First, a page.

CHARLOTTE, N.C. -- LeBron James sat in front of his locker an hour before tipoff and joked that if Zydrunas Ilgauskas was closing in on Cleveland's career rebounding record against Charlotte he'd "take one from him."
James added that if he was a steal away from breaking the Cavaliers' career franchise record he'd "let one go."
James wanted both marks set at home Tuesday night -- and another record-tying rout made it possible.
James scored 25 points before he and Ilgauskas got to sit out the fourth quarter and put their celebrations on hold as the Cavaliers cruised past the Bobcats 94-74 on Saturday night.
The Cavs have won eight straight games -- all by at least 12 points -- to tie an NBA record, according to the Elias Sports Bureau.
"We take pride on trying to build big leads," James said.
The Cavaliers were never threatened behind their relentless defense in improving their franchise-best start to 17-3. The blowout meant James was stuck with two steals - tied with Mark Price for the franchise record of 734 -- while he watched the final 12 minutes from the bench.
Ilgauskas, who had 11 rebounds and five of Cleveland's 10 blocks, also sat out the final period to remain four rebounds shy of supplanting Brad Daugherty (5,227) as Cleveland's career leader.
"Teams are having a hard time scoring on us, on the road and at home," Ilgauskas said. "Get a lot of steals, contest all the shots, limit them to one shot and off to the races. We've been playing good basketball."
James is clearly setting that tone. A night after holding Indiana's Danny Granger to four points, James helped limit Charlotte's second-leading scorer, Gerald Wallace, to one point on 0-of-6 shooting.
"I took the challenge once again, like I did last night with Danny," James said. "My teammates helped me out. It wasn't just me."
Daniel Gibson added 22 points for Cleveland, which has won 16 of 17 after a 1-2 start, and held an opponent to 85 points or less for a fourth straight game.
"Every time you drive to the basket, all five guys are there," said leading scorer Jason Richardson, held to nine points. "We've got to play like that. Every time we came down the lane, there were no easy baskets. It was either a block or they put us to the line with a foul that was hard."
Charlotte fell behind 15-2 and missed 14 of its first 16 shots. Six of those shots were blocked, with the Bobcats' frontcourt unable to match up with the big and bruising Cavaliers.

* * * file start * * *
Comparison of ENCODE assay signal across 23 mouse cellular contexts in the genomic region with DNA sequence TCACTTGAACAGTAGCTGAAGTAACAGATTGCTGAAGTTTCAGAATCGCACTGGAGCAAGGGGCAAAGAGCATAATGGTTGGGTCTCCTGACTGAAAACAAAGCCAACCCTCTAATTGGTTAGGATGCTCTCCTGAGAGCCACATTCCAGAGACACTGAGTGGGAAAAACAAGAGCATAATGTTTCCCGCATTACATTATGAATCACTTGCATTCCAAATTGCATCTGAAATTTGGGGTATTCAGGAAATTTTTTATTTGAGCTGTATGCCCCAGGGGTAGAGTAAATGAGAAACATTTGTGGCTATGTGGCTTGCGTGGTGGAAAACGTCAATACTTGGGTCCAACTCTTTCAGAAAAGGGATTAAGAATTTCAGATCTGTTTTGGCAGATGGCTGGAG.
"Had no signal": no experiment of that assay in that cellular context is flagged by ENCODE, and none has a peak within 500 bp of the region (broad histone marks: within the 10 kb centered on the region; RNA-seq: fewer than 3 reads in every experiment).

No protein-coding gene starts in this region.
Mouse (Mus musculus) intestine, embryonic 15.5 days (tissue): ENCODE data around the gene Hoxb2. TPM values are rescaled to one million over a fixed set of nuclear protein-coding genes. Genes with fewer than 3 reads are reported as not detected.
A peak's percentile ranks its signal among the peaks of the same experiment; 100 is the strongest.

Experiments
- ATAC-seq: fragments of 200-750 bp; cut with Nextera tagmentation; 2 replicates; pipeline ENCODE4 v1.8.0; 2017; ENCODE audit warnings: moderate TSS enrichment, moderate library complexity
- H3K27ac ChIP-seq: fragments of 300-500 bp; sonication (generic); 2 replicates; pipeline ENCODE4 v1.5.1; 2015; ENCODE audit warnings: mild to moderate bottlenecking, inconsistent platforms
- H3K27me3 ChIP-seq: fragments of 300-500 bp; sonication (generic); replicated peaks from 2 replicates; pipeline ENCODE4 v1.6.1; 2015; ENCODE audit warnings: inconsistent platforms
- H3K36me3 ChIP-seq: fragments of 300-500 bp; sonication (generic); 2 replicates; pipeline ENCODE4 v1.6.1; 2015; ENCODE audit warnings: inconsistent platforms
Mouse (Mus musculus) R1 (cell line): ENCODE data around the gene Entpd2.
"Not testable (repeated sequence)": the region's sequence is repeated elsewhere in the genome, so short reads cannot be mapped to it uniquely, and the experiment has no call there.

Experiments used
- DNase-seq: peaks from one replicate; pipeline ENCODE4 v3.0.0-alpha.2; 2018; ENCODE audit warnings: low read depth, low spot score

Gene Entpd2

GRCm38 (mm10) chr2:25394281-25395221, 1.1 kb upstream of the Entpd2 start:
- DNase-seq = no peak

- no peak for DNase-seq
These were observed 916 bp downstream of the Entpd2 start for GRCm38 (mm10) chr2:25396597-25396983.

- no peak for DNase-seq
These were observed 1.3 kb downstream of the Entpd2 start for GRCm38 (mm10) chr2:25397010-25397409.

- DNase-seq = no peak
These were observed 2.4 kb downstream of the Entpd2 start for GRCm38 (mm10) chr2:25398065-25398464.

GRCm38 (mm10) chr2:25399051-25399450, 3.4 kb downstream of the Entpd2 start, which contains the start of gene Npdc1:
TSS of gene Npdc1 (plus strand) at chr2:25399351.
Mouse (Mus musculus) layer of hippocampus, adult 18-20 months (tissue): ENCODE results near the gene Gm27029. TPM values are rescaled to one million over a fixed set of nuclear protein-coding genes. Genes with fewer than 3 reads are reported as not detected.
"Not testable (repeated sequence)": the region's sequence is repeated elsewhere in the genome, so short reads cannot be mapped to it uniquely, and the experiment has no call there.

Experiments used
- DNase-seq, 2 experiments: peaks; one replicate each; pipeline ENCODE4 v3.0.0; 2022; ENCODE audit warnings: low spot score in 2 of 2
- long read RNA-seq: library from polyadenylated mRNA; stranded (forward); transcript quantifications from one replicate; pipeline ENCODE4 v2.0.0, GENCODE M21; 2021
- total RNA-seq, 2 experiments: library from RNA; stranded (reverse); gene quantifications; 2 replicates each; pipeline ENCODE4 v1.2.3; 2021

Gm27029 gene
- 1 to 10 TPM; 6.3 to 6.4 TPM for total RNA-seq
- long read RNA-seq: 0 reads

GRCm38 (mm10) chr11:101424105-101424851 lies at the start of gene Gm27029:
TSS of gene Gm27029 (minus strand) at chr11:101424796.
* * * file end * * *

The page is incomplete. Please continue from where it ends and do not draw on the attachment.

Wallace, Emeka Okafor and Sean May combined to shoot 2-for-14 in the first half as Cleveland built a 55-35 lead on James' flurry of nine points in the final 2:20.
James, who had spent the afternoon at the same arena watching buddy Stephen Curry score 44 points for No. 22 Davidson in a win over North Carolina State, bounced back from his lowest scoring output of the season a night earlier.
Held to 11 points in a blowout win over the Pacers, James had 20 points by halftime, while continuing his lockdown defense that has defined Cleveland's quick start.
It was a setback for the Bobcats, who had won four of six under coach Larry Brown before dropping a close game in Milwaukee Friday. The flaw that Brown has lamented for months -- a thin frontcourt -- led to a mismatch as the Cavs continued to make a claim as one of the league's best teams.
"Tonight I don't even think we competed a lick," Brown said. That's difficult for me. ... I thought almost every shot we took was just something they were hoping would go in the basket."
Next up for the Cavaliers: a home game Tuesday with Toronto. James and Ilgauskas will be closing in on records as the Raptors face the task of trying to derail the early season juggernaut.
"We make our statement on the defensive end," James said. "It leads to us getting out and getting easy buckets."
- Four other teams have won eight straight by 12 or more points, most recently Houston in 2007.
- After getting the tip from St. Louis Cardinals manager Tony LaRussa, Cavaliers coach Mike Brown had his veterans form a committee to police their teammates. The group includes James, Ilgauskas, G Mo Williams and F Ben Wallace. "We take care of on the court, but also off the court -- how we act, how we are out in public," James said.